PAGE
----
Table 2 shows the effect of various HCl solution concentrations on the yield and B.E (%) of P. pulmonarius fruit bodies cultivated on OPB substrate. From the result, 0.4% HCl+OPB gave the highest (900 g) fruit body yield and B.E (90.00%), followed by 0.3%+OPB (820 g), 0.2%+OPB (774 g) and 0.1%+(569 g) while control gave the lowest (493 g) with B.E of 49.30%. This result shows that as the concentration of Hydrochloric acid increased increased from 0.1- 0.4%, yield and biological efficiency of P. pulmonarius increased from 569.00 g (56.9%)-900.00 g (90.00%) while control 493.00 g (49.3%) respectively. This trend was due to Coprinus cinereus which contaminated the substrate, from control to 0.3% Hcl OPB (Achufusi). Tabi et al. and Lau et al.  had similar experience and reported that P. ostreatus was unable to grow on palm empty fruit bunch (EFB) alone and this could be due to high alkaline content of the biomass which does not support mushroom growth. Report of Khan et al.  had earlier supported this observation by stating that most mushrooms grow and perform well at pH near to neutral or slightly acidic at 6.1 and 7.5 respectively.
|HCl+OPB (%)||1st flush g/kg||2nd flush g/kg||Total Yield g/kg||D/wt Substrate/g/kg||BE (%)|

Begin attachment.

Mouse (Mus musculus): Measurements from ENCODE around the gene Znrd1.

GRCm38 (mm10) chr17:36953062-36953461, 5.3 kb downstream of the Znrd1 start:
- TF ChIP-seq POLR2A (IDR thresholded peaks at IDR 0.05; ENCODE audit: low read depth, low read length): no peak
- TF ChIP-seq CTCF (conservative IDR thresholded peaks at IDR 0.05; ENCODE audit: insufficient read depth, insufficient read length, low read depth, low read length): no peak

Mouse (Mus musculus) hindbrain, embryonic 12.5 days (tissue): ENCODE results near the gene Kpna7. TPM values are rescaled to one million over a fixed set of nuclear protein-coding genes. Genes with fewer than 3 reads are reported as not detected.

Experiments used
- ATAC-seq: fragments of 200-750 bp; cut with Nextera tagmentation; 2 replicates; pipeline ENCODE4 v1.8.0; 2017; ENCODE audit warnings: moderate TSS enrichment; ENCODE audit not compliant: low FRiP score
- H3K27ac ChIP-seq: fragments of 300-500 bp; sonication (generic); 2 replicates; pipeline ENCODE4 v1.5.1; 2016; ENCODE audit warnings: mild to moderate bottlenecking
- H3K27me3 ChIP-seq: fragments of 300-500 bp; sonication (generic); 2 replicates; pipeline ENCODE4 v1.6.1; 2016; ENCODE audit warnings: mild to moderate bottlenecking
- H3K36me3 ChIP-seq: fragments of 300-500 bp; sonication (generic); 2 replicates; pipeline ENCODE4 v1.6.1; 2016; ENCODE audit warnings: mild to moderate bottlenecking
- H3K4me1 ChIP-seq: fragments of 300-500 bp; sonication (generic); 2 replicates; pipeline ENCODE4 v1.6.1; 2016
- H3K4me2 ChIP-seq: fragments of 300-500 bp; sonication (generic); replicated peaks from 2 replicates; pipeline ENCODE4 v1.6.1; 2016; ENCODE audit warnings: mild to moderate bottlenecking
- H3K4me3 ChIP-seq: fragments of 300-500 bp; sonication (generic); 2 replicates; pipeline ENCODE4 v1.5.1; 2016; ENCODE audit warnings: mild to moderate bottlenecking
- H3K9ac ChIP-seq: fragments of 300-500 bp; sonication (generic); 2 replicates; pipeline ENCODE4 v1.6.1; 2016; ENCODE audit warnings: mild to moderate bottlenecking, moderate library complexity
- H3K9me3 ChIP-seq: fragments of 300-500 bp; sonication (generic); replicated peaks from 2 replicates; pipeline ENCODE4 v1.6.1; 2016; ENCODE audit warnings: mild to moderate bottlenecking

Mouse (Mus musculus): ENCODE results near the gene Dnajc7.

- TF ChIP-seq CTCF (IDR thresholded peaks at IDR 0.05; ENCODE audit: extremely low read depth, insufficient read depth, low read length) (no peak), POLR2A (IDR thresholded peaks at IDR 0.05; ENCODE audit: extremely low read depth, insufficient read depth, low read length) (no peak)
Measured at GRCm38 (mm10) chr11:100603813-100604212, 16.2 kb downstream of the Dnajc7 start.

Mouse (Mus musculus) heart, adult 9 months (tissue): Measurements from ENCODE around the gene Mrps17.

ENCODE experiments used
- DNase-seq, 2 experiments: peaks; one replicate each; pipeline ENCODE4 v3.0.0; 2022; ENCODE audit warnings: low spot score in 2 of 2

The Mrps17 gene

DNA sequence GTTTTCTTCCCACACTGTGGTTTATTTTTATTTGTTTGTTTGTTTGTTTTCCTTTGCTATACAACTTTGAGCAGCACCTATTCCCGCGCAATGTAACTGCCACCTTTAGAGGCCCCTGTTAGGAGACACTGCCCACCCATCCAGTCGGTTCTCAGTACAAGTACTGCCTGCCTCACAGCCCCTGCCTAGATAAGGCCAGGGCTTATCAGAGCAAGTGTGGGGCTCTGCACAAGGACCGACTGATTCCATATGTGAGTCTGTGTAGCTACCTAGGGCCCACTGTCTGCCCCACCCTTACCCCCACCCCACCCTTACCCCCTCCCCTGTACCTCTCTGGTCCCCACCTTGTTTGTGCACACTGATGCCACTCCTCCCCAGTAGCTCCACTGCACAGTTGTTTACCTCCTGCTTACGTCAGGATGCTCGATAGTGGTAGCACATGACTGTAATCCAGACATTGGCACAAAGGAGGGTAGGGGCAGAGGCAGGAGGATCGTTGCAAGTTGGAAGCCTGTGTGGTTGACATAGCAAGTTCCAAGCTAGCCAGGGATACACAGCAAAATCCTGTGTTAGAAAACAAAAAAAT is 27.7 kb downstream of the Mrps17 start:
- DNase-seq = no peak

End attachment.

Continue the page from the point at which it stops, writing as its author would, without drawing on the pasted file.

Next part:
Table 2: Effect of Percentage HCl Solution Conc. on the Yield (gm) and Biological Efficiency (BE%) of P. pulmonarius fruit bodies on OPB substrate.
Table 3 represents the effect of percentage HCl solution concentrations on the S.L (cm), C.S (cm) and Wt.(g/kg) of P. pulmonarius fruit bodies cultivated on OPB. 0.3% HCl treated OPB substrate supported slightly high (2.77 cm) S.L than others while 0.1% gave seemingly the lowest (2.01 cm) S.L. All the percentage HCl treated substrate including control did not show a significant difference on the stipe length of P. pulmonarius fruit bodies at p>0.05 supporting the work of Okwulehie et al. . Cap size (C.S) was smallest (2.49 cm) in the mushroom produced the control OPB substrate. But the largest (3.83 cm) C.S was observed in the 0.4%HCl treated OPB substrate. Individual mushroom weight shows an increased gradient from control to 0.4% HCl treated OPB and were not significant at p>0.05. Okwulehie et al.  observed that Pennisetum straw significantly increased the stipe length of P. ostreatus, followed by A. gayanus straw, Oryza straw. They also note that Panicum straw causes a reduction of the cap diameter. These findings revealed that substrate has significant effect on the macro-morphological characters of oyster mushrooms. Okoi et al.  maintained that different substrates have affect pileus diameter, stipe height and stipe girth. Apart from substrate Hydrochloric acid, Ogbo et al. reported that crude oil has significant effect macro morphological characteristics such as pileus diameter, stipe height, stipe girth, fresh weigh and weight of mushroom fruit bodies. One of the factors responsible for the production of healthy fruit bodies in mushroom industries is the absence of contaminants in the substrates . Steam pasteurization may have ensured more effective pasteurization of the substrates than other techniques studied.
|HCL+OPB (%)||S. L (cm)||C. S (cm)||Wt (g/kg)|